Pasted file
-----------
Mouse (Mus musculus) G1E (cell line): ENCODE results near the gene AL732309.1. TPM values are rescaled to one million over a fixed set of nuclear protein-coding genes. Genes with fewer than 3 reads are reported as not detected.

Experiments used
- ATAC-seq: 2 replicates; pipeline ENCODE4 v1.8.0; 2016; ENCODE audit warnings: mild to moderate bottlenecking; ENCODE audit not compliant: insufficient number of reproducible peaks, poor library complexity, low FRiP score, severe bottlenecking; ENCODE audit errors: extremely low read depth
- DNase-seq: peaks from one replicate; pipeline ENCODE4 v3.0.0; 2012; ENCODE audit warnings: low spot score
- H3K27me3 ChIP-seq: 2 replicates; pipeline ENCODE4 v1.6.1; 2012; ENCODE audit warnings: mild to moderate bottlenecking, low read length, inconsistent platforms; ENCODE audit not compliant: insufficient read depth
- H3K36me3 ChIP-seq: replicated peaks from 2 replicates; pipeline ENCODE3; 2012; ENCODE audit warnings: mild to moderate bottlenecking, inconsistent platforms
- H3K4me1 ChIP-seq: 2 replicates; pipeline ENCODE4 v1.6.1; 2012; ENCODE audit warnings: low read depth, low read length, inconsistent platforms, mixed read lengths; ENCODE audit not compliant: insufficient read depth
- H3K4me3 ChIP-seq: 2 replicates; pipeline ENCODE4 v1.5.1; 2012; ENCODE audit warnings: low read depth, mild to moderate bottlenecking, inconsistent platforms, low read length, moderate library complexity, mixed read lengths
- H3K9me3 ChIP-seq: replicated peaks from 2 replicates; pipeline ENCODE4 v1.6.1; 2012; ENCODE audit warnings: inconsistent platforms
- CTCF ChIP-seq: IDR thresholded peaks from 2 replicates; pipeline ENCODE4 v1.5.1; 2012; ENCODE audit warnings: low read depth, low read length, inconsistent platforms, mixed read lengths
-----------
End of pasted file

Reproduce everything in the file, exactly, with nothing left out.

Mouse (Mus musculus) G1E (cell line): ENCODE results near the gene AL732309.1. TPM values are rescaled to one million over a fixed set of nuclear protein-coding genes. Genes with fewer than 3 reads are reported as not detected.

Experiments used
- ATAC-seq: 2 replicates; pipeline ENCODE4 v1.8.0; 2016; ENCODE audit warnings: mild to moderate bottlenecking; ENCODE audit not compliant: insufficient number of reproducible peaks, poor library complexity, low FRiP score, severe bottlenecking; ENCODE audit errors: extremely low read depth
- DNase-seq: peaks from one replicate; pipeline ENCODE4 v3.0.0; 2012; ENCODE audit warnings: low spot score
- H3K27me3 ChIP-seq: 2 replicates; pipeline ENCODE4 v1.6.1; 2012; ENCODE audit warnings: mild to moderate bottlenecking, low read length, inconsistent platforms; ENCODE audit not compliant: insufficient read depth
- H3K36me3 ChIP-seq: replicated peaks from 2 replicates; pipeline ENCODE3; 2012; ENCODE audit warnings: mild to moderate bottlenecking, inconsistent platforms
- H3K4me1 ChIP-seq: 2 replicates; pipeline ENCODE4 v1.6.1; 2012; ENCODE audit warnings: low read depth, low read length, inconsistent platforms, mixed read lengths; ENCODE audit not compliant: insufficient read depth
- H3K4me3 ChIP-seq: 2 replicates; pipeline ENCODE4 v1.5.1; 2012; ENCODE audit warnings: low read depth, mild to moderate bottlenecking, inconsistent platforms, low read length, moderate library complexity, mixed read lengths
- H3K9me3 ChIP-seq: replicated peaks from 2 replicates; pipeline ENCODE4 v1.6.1; 2012; ENCODE audit warnings: inconsistent platforms
- CTCF ChIP-seq: IDR thresholded peaks from 2 replicates; pipeline ENCODE4 v1.5.1; 2012; ENCODE audit warnings: low read depth, low read length, inconsistent platforms, mixed read lengths